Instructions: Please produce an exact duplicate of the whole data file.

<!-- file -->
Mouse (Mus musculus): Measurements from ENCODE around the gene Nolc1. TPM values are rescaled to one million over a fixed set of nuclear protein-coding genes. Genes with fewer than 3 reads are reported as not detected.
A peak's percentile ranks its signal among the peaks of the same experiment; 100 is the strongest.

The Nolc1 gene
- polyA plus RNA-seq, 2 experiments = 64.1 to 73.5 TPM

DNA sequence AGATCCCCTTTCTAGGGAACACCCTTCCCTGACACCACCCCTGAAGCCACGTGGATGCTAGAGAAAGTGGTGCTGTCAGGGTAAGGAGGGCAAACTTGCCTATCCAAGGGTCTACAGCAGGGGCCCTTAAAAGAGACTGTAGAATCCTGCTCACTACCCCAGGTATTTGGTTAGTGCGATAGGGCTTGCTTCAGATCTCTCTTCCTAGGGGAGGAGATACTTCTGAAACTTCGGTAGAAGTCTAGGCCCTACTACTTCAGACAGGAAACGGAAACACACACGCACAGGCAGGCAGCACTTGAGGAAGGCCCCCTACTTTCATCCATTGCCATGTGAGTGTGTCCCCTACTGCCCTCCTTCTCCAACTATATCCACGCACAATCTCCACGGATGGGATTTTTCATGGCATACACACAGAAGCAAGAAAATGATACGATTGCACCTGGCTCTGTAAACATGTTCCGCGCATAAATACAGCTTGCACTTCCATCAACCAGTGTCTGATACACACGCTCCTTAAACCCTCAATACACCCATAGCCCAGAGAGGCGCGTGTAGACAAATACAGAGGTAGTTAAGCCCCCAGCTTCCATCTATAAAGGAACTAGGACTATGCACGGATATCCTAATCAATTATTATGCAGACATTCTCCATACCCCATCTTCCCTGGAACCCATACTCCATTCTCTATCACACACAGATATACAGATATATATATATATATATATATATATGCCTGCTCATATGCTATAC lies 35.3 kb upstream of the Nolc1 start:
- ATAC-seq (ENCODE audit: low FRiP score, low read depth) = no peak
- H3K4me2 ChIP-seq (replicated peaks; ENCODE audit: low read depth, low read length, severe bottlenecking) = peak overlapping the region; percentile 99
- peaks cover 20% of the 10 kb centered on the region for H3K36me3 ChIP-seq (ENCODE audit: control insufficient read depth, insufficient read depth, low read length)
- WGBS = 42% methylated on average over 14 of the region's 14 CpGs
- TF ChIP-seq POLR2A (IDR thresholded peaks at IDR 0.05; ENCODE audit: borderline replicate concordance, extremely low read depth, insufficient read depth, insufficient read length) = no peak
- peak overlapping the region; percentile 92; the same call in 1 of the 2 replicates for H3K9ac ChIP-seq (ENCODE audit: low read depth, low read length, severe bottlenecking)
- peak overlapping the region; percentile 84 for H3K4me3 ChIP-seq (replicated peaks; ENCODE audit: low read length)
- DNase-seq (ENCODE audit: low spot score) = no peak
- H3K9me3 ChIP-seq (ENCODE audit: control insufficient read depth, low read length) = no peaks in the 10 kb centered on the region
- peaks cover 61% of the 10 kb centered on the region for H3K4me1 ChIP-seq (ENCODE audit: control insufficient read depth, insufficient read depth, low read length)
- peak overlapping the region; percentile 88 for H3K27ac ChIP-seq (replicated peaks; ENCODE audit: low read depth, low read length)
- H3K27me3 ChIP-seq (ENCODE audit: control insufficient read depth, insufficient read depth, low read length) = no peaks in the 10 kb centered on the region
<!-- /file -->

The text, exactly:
Mouse (Mus musculus): Measurements from ENCODE around the gene Nolc1. TPM values are rescaled to one million over a fixed set of nuclear protein-coding genes. Genes with fewer than 3 reads are reported as not detected.
A peak's percentile ranks its signal among the peaks of the same experiment; 100 is the strongest.

The Nolc1 gene
- polyA plus RNA-seq, 2 experiments = 64.1 to 73.5 TPM

DNA sequence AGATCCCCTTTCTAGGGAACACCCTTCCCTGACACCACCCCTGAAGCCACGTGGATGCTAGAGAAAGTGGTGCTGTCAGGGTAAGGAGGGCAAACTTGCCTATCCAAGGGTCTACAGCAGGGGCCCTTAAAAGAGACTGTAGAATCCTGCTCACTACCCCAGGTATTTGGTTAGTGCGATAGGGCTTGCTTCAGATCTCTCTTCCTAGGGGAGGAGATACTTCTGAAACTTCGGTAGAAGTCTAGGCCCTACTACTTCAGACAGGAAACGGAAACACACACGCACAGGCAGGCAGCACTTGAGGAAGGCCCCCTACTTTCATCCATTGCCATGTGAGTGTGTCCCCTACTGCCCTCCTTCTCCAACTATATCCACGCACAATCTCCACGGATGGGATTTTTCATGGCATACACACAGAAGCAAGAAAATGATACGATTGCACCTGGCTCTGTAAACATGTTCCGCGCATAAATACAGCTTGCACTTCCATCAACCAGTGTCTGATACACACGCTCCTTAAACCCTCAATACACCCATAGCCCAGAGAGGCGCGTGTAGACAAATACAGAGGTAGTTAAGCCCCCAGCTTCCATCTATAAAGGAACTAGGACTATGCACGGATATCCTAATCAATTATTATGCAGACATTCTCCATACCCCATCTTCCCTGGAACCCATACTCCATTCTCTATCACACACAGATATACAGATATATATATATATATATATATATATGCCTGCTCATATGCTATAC lies 35.3 kb upstream of the Nolc1 start:
- ATAC-seq (ENCODE audit: low FRiP score, low read depth) = no peak
- H3K4me2 ChIP-seq (replicated peaks; ENCODE audit: low read depth, low read length, severe bottlenecking) = peak overlapping the region; percentile 99
- peaks cover 20% of the 10 kb centered on the region for H3K36me3 ChIP-seq (ENCODE audit: control insufficient read depth, insufficient read depth, low read length)
- WGBS = 42% methylated on average over 14 of the region's 14 CpGs
- TF ChIP-seq POLR2A (IDR thresholded peaks at IDR 0.05; ENCODE audit: borderline replicate concordance, extremely low read depth, insufficient read depth, insufficient read length) = no peak
- peak overlapping the region; percentile 92; the same call in 1 of the 2 replicates for H3K9ac ChIP-seq (ENCODE audit: low read depth, low read length, severe bottlenecking)
- peak overlapping the region; percentile 84 for H3K4me3 ChIP-seq (replicated peaks; ENCODE audit: low read length)
- DNase-seq (ENCODE audit: low spot score) = no peak
- H3K9me3 ChIP-seq (ENCODE audit: control insufficient read depth, low read length) = no peaks in the 10 kb centered on the region
- peaks cover 61% of the 10 kb centered on the region for H3K4me1 ChIP-seq (ENCODE audit: control insufficient read depth, insufficient read depth, low read length)
- peak overlapping the region; percentile 88 for H3K27ac ChIP-seq (replicated peaks; ENCODE audit: low read depth, low read length)
- H3K27me3 ChIP-seq (ENCODE audit: control insufficient read depth, insufficient read depth, low read length) = no peaks in the 10 kb centered on the region